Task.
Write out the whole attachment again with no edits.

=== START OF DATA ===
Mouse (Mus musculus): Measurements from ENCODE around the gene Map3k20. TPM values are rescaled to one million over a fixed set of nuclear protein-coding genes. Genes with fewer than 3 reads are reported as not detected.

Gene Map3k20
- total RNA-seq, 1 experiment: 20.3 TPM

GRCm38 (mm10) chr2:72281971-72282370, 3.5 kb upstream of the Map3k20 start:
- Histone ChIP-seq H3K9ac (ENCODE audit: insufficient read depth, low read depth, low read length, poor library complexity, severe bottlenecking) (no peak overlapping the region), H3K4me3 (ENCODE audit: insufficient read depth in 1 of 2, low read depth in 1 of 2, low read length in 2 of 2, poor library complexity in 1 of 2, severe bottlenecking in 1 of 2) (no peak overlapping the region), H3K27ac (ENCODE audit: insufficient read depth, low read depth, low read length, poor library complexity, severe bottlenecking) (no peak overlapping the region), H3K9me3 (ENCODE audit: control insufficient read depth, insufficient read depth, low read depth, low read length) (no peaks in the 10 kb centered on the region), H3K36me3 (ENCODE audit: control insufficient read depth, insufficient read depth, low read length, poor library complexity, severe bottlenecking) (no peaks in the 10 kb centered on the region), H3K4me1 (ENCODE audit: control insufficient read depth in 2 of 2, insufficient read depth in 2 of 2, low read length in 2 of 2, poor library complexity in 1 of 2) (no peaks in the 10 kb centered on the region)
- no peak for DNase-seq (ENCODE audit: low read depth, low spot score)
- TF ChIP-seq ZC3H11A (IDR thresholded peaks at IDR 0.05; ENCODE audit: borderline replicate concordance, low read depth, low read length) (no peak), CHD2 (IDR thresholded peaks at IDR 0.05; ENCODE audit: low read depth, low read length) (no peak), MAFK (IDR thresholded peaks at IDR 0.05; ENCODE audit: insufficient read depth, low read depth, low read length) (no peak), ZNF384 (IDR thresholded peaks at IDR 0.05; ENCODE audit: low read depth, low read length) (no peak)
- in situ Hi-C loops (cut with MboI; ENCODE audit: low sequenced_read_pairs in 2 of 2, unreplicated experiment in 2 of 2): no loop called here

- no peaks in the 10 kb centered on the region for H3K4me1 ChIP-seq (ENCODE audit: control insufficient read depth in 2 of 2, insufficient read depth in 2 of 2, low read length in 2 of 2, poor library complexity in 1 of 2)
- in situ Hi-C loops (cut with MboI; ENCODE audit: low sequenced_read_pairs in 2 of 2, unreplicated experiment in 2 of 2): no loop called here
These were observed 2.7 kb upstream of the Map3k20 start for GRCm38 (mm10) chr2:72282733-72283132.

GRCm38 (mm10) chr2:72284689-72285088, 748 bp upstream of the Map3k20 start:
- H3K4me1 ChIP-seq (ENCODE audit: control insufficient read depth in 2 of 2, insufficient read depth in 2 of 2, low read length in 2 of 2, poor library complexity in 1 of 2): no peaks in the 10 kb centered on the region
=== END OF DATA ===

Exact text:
Mouse (Mus musculus): Measurements from ENCODE around the gene Map3k20. TPM values are rescaled to one million over a fixed set of nuclear protein-coding genes. Genes with fewer than 3 reads are reported as not detected.

Gene Map3k20
- total RNA-seq, 1 experiment: 20.3 TPM

GRCm38 (mm10) chr2:72281971-72282370, 3.5 kb upstream of the Map3k20 start:
- Histone ChIP-seq H3K9ac (ENCODE audit: insufficient read depth, low read depth, low read length, poor library complexity, severe bottlenecking) (no peak overlapping the region), H3K4me3 (ENCODE audit: insufficient read depth in 1 of 2, low read depth in 1 of 2, low read length in 2 of 2, poor library complexity in 1 of 2, severe bottlenecking in 1 of 2) (no peak overlapping the region), H3K27ac (ENCODE audit: insufficient read depth, low read depth, low read length, poor library complexity, severe bottlenecking) (no peak overlapping the region), H3K9me3 (ENCODE audit: control insufficient read depth, insufficient read depth, low read depth, low read length) (no peaks in the 10 kb centered on the region), H3K36me3 (ENCODE audit: control insufficient read depth, insufficient read depth, low read length, poor library complexity, severe bottlenecking) (no peaks in the 10 kb centered on the region), H3K4me1 (ENCODE audit: control insufficient read depth in 2 of 2, insufficient read depth in 2 of 2, low read length in 2 of 2, poor library complexity in 1 of 2) (no peaks in the 10 kb centered on the region)
- no peak for DNase-seq (ENCODE audit: low read depth, low spot score)
- TF ChIP-seq ZC3H11A (IDR thresholded peaks at IDR 0.05; ENCODE audit: borderline replicate concordance, low read depth, low read length) (no peak), CHD2 (IDR thresholded peaks at IDR 0.05; ENCODE audit: low read depth, low read length) (no peak), MAFK (IDR thresholded peaks at IDR 0.05; ENCODE audit: insufficient read depth, low read depth, low read length) (no peak), ZNF384 (IDR thresholded peaks at IDR 0.05; ENCODE audit: low read depth, low read length) (no peak)
- in situ Hi-C loops (cut with MboI; ENCODE audit: low sequenced_read_pairs in 2 of 2, unreplicated experiment in 2 of 2): no loop called here

- no peaks in the 10 kb centered on the region for H3K4me1 ChIP-seq (ENCODE audit: control insufficient read depth in 2 of 2, insufficient read depth in 2 of 2, low read length in 2 of 2, poor library complexity in 1 of 2)
- in situ Hi-C loops (cut with MboI; ENCODE audit: low sequenced_read_pairs in 2 of 2, unreplicated experiment in 2 of 2): no loop called here
These were observed 2.7 kb upstream of the Map3k20 start for GRCm38 (mm10) chr2:72282733-72283132.

GRCm38 (mm10) chr2:72284689-72285088, 748 bp upstream of the Map3k20 start:
- H3K4me1 ChIP-seq (ENCODE audit: control insufficient read depth in 2 of 2, insufficient read depth in 2 of 2, low read length in 2 of 2, poor library complexity in 1 of 2): no peaks in the 10 kb centered on the region